Shadows usually follow people around harmlessly. Sometimes, though, they break those rules for very good reasons.
One of the things I enjoy the most about fantasy stories written for this age group is how magical the worlds in them can be. There’s something special about being transported to a time and place that doesn’t share our laws of physics or biology. Discovering what is and isn’t possible in other worlds is exciting, especially in cases like this one when the worldbuilding is so intricate.
With that being said, I had a lot of trouble keeping track of all of the names, places, and terminology that was used to describe the place where the human characters had ended up. Some of these terms shared so many letters or sounds in common that I never did get them completely sorted out. It would have been really helpful to either have a glossary of them or have more context clues about the words that were most similar to each other.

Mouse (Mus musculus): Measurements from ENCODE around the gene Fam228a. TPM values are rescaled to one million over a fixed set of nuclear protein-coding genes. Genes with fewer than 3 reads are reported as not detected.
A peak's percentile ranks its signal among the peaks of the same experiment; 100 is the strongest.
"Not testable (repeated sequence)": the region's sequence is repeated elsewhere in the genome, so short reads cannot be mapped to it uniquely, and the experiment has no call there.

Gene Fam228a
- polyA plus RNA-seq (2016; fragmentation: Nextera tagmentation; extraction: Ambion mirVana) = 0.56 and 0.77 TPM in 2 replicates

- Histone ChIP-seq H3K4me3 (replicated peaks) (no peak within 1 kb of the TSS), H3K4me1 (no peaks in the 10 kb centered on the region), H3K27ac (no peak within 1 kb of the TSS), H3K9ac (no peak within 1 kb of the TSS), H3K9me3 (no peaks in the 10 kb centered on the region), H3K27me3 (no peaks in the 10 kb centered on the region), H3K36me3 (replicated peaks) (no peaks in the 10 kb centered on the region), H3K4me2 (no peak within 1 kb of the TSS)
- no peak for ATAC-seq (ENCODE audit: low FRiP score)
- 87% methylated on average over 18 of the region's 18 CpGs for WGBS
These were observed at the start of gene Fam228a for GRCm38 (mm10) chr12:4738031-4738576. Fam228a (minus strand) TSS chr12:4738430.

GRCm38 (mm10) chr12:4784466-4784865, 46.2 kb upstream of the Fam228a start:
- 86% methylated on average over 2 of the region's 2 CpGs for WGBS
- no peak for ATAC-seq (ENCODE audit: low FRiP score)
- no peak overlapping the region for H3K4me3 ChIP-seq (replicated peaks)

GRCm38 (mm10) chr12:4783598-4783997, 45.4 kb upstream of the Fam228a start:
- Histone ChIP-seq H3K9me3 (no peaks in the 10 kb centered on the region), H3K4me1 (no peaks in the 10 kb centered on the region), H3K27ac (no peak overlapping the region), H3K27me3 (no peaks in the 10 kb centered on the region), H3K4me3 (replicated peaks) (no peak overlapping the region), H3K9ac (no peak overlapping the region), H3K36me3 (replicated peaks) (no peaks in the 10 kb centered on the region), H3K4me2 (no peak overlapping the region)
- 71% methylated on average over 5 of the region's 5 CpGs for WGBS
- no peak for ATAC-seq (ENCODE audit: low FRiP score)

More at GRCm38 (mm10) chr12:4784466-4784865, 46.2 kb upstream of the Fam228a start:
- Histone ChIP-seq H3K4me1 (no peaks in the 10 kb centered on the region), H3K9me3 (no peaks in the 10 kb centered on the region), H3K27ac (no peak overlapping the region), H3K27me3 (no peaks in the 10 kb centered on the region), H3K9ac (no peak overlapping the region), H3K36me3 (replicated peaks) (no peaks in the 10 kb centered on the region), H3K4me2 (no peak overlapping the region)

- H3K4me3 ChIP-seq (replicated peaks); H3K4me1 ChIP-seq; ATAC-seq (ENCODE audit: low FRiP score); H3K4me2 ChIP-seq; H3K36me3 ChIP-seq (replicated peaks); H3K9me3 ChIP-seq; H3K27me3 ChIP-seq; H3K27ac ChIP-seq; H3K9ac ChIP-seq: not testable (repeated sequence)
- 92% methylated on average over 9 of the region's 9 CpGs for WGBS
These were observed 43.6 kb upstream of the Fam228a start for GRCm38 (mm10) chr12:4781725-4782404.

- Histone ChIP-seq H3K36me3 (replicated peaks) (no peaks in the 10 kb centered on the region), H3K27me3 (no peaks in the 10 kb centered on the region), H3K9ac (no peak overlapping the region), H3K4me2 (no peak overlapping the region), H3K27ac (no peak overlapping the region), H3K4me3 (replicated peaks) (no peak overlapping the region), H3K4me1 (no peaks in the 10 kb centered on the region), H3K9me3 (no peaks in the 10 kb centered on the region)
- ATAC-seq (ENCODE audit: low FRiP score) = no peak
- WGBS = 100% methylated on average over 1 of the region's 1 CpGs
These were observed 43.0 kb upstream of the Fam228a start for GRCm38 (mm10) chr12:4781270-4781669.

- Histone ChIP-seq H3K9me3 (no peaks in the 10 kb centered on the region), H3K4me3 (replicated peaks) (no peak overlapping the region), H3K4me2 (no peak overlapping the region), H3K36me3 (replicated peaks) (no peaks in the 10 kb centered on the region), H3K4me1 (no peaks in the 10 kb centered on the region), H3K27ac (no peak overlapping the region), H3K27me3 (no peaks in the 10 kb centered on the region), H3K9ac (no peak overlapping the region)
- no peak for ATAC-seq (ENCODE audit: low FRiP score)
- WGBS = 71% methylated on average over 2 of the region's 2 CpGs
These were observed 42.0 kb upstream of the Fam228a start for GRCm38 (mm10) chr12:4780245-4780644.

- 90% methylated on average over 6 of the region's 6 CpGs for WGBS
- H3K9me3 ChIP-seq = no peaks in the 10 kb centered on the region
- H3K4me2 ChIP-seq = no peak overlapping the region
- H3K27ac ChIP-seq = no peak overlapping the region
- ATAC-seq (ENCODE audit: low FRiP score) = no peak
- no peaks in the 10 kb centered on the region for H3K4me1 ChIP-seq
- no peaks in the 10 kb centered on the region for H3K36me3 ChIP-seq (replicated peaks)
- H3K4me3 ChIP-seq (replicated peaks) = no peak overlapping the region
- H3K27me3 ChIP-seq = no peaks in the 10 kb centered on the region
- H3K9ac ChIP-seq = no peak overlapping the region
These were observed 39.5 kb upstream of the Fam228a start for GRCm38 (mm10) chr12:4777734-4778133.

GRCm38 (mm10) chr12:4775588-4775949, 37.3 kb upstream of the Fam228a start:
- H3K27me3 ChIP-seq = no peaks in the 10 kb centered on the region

The mythology of Sceadu was well done. It’s hard to discuss where it comes from without giving away spoilers, but I was pleased to see how much work the author had clearly put into piecing everything together. This portion of the book reminded me of the explanatory passages I’ve seen in fantasy tales that were written for an adult audience. While there’s nothing inappropriate here for middle school students, this is also something I suspect much older readers might enjoy as well.
I’d recommend Sceadu to anyone who likes complex, otherworldly novels.
Editor's note: This article was originally published at Long and Short Reviews. It has been republished with permission. Like what you read? Subscribe to the SFRB's free daily email notice so you can be up-to-date on our latest articles. Scroll up this page to the sign-up field on your right.